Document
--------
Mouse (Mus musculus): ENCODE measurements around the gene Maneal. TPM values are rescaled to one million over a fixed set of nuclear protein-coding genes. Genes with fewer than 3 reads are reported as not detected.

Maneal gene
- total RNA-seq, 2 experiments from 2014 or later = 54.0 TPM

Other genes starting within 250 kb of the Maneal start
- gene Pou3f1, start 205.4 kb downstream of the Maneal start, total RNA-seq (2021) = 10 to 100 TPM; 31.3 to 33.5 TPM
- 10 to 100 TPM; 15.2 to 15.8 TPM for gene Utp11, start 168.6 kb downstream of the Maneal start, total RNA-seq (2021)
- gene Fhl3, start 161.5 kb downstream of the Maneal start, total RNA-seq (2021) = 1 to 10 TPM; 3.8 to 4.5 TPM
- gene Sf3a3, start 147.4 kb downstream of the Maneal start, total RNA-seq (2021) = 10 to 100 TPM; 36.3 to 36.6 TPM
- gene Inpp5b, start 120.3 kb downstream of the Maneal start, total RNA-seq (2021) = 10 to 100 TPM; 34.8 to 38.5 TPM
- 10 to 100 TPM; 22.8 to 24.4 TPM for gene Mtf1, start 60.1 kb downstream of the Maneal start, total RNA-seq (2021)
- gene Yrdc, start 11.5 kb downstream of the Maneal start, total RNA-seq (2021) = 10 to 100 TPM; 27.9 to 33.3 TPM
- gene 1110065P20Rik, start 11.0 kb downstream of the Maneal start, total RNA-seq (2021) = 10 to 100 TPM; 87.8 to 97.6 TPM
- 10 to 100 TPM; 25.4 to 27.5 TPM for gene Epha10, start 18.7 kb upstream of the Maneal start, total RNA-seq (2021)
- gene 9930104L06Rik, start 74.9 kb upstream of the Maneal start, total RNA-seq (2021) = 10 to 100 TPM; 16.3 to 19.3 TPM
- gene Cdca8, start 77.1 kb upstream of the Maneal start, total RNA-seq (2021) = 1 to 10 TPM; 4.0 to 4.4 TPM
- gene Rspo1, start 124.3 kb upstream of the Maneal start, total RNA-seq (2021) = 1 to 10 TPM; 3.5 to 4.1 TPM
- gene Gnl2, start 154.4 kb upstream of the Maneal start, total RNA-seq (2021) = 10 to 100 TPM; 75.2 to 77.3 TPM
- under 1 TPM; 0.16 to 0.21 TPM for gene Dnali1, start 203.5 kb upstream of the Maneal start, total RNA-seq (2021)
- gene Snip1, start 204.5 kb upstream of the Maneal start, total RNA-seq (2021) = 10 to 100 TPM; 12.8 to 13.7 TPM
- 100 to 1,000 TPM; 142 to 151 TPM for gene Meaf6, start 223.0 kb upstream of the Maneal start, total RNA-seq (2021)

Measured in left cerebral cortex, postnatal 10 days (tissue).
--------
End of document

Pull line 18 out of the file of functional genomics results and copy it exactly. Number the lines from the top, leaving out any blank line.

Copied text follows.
- under 1 TPM; 0.16 to 0.21 TPM for gene Dnali1, start 203.5 kb upstream of the Maneal start, total RNA-seq (2021)